Sheila Klostermann: How Economic Cycles Change the Mortgage Fraud Landscape


PERSON OF THE WEEK: Although it’s nowhere near as prevalent as it once was, mortgage fraud continues to persist in a small fraction of loan documents. What’s more, mortgage fraud seems to ebb a flow almost predictably based on market cycles: For example, the risk of fraud increases in a purchase market, because in general there are more borrowers providing their personal information for the very first time.

To learn more about the types of fraud and how they change as economic conditions fluctuate, MortgageOrb recently interviewed Sheila Klostermann, director of quality assurance at Enact Mortgage Insurance.

Q: How prevalent is mortgage fraud in today’s market?

Klostermann: Thankfully, mortgage fraud is very minimal today. CoreLogic’s 2022 annual mortgage fraud report stated 0.76% of all mortgage applications contained fraud, about 1 in 131 applications.

Although fraud frequency is low, lenders and other mortgage professionals must remain vigilant and aware of how the economic cycle can influence fraud trends.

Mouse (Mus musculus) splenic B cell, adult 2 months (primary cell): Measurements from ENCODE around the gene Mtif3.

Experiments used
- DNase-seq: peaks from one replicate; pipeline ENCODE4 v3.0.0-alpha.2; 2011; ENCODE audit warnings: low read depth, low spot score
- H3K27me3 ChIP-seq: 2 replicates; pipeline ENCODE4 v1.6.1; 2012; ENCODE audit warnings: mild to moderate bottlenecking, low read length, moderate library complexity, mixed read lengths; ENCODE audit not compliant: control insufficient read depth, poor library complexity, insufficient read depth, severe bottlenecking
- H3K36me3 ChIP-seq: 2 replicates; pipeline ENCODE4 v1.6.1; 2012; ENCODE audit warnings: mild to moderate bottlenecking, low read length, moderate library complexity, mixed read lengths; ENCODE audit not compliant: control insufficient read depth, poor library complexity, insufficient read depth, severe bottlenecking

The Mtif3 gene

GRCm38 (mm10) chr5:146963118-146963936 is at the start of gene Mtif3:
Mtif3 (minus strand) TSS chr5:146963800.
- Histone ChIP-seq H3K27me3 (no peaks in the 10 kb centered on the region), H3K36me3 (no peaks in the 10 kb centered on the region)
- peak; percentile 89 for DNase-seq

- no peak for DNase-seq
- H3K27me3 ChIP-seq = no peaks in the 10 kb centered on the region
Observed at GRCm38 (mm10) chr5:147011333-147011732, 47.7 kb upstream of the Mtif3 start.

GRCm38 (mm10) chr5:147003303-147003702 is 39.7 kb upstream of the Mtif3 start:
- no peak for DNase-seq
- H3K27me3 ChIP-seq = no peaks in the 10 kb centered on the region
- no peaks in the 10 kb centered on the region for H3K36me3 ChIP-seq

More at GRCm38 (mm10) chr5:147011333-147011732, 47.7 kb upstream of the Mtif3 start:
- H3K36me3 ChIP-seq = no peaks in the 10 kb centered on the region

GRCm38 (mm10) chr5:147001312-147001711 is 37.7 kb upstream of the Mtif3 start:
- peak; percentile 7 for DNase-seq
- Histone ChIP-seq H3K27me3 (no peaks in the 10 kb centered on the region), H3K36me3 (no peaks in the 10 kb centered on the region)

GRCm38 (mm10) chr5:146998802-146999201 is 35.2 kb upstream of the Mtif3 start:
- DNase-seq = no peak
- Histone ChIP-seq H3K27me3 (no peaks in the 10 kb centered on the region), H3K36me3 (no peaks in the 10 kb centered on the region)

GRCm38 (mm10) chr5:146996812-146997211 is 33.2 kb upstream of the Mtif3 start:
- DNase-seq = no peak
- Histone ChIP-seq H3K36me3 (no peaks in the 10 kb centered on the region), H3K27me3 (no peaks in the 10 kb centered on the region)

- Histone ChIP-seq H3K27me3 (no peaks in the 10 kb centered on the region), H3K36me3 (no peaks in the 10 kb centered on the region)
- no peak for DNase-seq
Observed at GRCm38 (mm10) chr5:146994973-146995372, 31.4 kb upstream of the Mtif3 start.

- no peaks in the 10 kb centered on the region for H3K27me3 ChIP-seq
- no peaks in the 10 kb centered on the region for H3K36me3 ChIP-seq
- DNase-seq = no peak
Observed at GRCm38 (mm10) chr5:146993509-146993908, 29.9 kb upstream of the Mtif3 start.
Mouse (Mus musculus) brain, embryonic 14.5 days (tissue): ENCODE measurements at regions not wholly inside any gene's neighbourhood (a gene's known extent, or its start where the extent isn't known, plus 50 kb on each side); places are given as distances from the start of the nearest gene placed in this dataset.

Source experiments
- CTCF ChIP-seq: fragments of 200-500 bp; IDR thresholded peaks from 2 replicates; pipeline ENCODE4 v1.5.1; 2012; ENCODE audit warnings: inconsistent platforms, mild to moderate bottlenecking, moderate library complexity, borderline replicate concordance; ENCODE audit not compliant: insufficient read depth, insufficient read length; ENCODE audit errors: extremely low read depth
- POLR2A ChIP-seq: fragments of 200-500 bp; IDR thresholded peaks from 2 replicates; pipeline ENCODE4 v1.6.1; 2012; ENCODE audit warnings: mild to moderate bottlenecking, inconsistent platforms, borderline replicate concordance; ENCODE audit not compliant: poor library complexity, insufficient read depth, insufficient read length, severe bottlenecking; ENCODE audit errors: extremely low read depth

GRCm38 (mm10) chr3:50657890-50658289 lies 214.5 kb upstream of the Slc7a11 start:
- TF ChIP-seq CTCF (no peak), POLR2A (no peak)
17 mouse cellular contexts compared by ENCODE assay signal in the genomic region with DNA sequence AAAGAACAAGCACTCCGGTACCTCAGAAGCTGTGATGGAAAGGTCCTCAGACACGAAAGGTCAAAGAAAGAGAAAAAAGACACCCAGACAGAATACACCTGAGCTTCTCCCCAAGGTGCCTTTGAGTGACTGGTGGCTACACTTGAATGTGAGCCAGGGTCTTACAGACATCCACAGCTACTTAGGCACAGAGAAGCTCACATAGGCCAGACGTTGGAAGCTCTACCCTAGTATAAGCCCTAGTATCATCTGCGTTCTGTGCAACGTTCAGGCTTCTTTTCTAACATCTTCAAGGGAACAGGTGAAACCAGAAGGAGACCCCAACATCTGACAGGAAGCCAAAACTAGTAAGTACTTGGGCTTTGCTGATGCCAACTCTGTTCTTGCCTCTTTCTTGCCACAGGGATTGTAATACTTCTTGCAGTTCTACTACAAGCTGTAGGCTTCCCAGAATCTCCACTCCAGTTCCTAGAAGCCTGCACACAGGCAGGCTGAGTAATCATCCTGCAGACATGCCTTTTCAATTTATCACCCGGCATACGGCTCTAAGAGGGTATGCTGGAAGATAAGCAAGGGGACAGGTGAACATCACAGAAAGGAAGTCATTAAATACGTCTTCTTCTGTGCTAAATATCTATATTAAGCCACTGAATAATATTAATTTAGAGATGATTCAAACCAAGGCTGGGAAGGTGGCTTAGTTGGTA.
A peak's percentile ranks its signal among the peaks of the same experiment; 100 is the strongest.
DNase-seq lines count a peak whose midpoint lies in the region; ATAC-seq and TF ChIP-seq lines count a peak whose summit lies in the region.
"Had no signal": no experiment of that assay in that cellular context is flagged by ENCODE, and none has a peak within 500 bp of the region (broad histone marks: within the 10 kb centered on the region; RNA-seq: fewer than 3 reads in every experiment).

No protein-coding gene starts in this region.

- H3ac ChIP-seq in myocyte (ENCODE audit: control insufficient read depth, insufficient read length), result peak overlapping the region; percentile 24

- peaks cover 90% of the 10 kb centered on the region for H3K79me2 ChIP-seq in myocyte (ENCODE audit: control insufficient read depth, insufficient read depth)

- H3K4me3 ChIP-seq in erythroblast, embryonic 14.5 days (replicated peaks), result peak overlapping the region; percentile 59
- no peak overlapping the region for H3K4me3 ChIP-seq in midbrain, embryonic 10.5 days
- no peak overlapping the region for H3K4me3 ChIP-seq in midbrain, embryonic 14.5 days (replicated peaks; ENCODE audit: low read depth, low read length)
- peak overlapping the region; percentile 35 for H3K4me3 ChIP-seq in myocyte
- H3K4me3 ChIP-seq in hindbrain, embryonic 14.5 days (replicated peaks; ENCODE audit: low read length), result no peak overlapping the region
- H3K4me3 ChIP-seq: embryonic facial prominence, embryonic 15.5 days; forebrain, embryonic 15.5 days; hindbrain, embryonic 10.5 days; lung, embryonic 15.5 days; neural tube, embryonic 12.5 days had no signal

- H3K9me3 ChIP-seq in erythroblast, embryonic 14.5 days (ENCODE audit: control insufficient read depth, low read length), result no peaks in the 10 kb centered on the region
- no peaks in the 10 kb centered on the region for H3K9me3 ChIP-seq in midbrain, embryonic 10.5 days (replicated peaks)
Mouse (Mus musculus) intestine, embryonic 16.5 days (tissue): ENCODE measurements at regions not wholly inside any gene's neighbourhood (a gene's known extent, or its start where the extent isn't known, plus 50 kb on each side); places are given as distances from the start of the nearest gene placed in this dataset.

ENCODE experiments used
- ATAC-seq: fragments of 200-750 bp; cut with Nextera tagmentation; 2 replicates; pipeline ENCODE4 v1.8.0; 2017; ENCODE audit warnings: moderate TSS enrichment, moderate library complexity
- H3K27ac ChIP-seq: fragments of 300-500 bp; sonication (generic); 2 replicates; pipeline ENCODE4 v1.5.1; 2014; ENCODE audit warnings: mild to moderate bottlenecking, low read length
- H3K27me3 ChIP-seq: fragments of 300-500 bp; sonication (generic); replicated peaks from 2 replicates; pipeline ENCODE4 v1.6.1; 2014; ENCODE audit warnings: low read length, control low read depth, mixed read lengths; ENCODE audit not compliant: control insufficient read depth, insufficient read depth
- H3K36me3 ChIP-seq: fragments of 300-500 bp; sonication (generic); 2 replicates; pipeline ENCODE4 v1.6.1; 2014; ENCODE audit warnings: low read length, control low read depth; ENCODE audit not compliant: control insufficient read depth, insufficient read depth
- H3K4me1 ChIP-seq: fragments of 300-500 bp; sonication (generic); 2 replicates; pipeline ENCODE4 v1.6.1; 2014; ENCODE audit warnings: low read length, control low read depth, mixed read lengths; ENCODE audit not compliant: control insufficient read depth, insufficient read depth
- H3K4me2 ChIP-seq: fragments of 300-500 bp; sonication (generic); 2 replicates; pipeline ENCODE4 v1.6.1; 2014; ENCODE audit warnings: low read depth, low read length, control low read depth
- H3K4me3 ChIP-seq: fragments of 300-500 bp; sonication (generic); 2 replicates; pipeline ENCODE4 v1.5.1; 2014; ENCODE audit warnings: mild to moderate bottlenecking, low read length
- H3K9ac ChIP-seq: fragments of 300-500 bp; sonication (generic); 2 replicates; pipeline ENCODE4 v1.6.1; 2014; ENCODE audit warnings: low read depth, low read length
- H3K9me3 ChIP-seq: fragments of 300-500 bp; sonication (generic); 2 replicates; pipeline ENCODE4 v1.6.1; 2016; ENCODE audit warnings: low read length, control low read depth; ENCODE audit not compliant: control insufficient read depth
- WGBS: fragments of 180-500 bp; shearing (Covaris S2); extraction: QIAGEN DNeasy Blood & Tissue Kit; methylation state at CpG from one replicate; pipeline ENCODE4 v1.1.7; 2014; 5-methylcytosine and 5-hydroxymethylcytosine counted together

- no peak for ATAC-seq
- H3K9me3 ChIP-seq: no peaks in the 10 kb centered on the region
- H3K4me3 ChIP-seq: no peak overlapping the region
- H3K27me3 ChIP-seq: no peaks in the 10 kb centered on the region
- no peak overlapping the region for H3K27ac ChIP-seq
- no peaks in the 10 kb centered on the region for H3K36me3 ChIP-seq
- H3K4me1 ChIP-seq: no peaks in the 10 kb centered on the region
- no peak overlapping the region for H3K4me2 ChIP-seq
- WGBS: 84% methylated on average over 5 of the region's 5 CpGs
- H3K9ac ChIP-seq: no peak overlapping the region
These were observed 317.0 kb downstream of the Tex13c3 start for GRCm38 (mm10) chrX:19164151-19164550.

Q: What are the types of fraud that are being attempted in today’s market?

Klostermann: Income and liability fraud consistently account for a portion of mortgage fraud, regardless of the current economic cycle. Liability fraud occurs when borrowers have debt that is not disclosed during the loan application process.

Income fraud, which includes misrepresentation of the existence, source, or amount of qualifying income, has risen, up 27.3% from 2021 according to CoreLogic. When liabilities and income are misrepresented, the borrower’s qualifying ratios do not represent their true financial situation and likely overstate the borrower’s ability to qualify for the home.

Occupancy fraud also has seen a slight increase, up 0.8% from 2021 per CoreLogic. Rising home prices, relatively low interest rates and a strong job market prompted some to take the leap and purchase a second home or investment property. However, these occupancy types have higher down payment, reserve and financing costs, providing temptation to present the purchase as owner-occupied to avoid the larger cash requirement. 

Q: How do economic cycles impact the type of fraud that is trending?